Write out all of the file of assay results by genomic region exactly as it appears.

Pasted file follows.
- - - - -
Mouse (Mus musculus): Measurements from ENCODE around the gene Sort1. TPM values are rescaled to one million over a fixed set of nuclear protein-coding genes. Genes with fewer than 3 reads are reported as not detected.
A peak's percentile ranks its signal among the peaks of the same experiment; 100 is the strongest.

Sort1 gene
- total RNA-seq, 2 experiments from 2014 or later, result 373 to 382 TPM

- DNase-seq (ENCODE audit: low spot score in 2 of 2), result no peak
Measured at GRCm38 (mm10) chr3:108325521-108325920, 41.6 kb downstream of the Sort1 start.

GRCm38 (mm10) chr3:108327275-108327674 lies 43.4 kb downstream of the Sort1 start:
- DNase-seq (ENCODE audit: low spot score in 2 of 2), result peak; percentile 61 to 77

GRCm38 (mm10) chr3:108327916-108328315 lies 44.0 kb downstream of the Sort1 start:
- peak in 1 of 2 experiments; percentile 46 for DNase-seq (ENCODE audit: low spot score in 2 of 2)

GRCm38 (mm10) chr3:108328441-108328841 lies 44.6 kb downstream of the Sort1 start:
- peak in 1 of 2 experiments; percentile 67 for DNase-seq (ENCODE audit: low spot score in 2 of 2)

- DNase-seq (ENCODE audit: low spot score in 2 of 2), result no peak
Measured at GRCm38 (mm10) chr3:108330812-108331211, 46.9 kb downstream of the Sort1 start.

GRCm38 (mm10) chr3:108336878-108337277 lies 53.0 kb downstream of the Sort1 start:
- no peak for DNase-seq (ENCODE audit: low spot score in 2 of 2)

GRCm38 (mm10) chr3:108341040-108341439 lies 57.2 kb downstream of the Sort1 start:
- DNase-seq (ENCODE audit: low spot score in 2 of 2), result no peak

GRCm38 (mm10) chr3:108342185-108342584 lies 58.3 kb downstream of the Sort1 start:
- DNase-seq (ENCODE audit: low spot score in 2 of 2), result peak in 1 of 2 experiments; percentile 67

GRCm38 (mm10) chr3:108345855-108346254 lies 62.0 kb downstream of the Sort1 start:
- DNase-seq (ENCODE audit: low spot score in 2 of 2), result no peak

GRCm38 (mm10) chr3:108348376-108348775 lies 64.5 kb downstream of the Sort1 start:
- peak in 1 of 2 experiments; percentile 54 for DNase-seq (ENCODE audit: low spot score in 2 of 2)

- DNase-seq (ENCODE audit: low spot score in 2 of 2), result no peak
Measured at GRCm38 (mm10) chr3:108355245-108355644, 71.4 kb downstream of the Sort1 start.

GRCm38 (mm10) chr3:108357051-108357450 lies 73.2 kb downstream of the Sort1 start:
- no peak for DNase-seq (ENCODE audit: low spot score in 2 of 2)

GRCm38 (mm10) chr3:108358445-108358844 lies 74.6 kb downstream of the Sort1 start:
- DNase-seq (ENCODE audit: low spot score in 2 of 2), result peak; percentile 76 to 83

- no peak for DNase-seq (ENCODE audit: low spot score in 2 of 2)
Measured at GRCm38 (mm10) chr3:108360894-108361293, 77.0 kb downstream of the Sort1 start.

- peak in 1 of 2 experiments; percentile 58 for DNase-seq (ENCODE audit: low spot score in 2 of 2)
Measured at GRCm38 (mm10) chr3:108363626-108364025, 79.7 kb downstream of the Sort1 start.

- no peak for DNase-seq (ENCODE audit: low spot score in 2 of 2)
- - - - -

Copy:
Mouse (Mus musculus): Measurements from ENCODE around the gene Sort1. TPM values are rescaled to one million over a fixed set of nuclear protein-coding genes. Genes with fewer than 3 reads are reported as not detected.
A peak's percentile ranks its signal among the peaks of the same experiment; 100 is the strongest.

Sort1 gene
- total RNA-seq, 2 experiments from 2014 or later, result 373 to 382 TPM

- DNase-seq (ENCODE audit: low spot score in 2 of 2), result no peak
Measured at GRCm38 (mm10) chr3:108325521-108325920, 41.6 kb downstream of the Sort1 start.

GRCm38 (mm10) chr3:108327275-108327674 lies 43.4 kb downstream of the Sort1 start:
- DNase-seq (ENCODE audit: low spot score in 2 of 2), result peak; percentile 61 to 77

GRCm38 (mm10) chr3:108327916-108328315 lies 44.0 kb downstream of the Sort1 start:
- peak in 1 of 2 experiments; percentile 46 for DNase-seq (ENCODE audit: low spot score in 2 of 2)

GRCm38 (mm10) chr3:108328441-108328841 lies 44.6 kb downstream of the Sort1 start:
- peak in 1 of 2 experiments; percentile 67 for DNase-seq (ENCODE audit: low spot score in 2 of 2)

- DNase-seq (ENCODE audit: low spot score in 2 of 2), result no peak
Measured at GRCm38 (mm10) chr3:108330812-108331211, 46.9 kb downstream of the Sort1 start.

GRCm38 (mm10) chr3:108336878-108337277 lies 53.0 kb downstream of the Sort1 start:
- no peak for DNase-seq (ENCODE audit: low spot score in 2 of 2)

GRCm38 (mm10) chr3:108341040-108341439 lies 57.2 kb downstream of the Sort1 start:
- DNase-seq (ENCODE audit: low spot score in 2 of 2), result no peak

GRCm38 (mm10) chr3:108342185-108342584 lies 58.3 kb downstream of the Sort1 start:
- DNase-seq (ENCODE audit: low spot score in 2 of 2), result peak in 1 of 2 experiments; percentile 67

GRCm38 (mm10) chr3:108345855-108346254 lies 62.0 kb downstream of the Sort1 start:
- DNase-seq (ENCODE audit: low spot score in 2 of 2), result no peak

GRCm38 (mm10) chr3:108348376-108348775 lies 64.5 kb downstream of the Sort1 start:
- peak in 1 of 2 experiments; percentile 54 for DNase-seq (ENCODE audit: low spot score in 2 of 2)

- DNase-seq (ENCODE audit: low spot score in 2 of 2), result no peak
Measured at GRCm38 (mm10) chr3:108355245-108355644, 71.4 kb downstream of the Sort1 start.

GRCm38 (mm10) chr3:108357051-108357450 lies 73.2 kb downstream of the Sort1 start:
- no peak for DNase-seq (ENCODE audit: low spot score in 2 of 2)

GRCm38 (mm10) chr3:108358445-108358844 lies 74.6 kb downstream of the Sort1 start:
- DNase-seq (ENCODE audit: low spot score in 2 of 2), result peak; percentile 76 to 83

- no peak for DNase-seq (ENCODE audit: low spot score in 2 of 2)
Measured at GRCm38 (mm10) chr3:108360894-108361293, 77.0 kb downstream of the Sort1 start.

- peak in 1 of 2 experiments; percentile 58 for DNase-seq (ENCODE audit: low spot score in 2 of 2)
Measured at GRCm38 (mm10) chr3:108363626-108364025, 79.7 kb downstream of the Sort1 start.

- no peak for DNase-seq (ENCODE audit: low spot score in 2 of 2)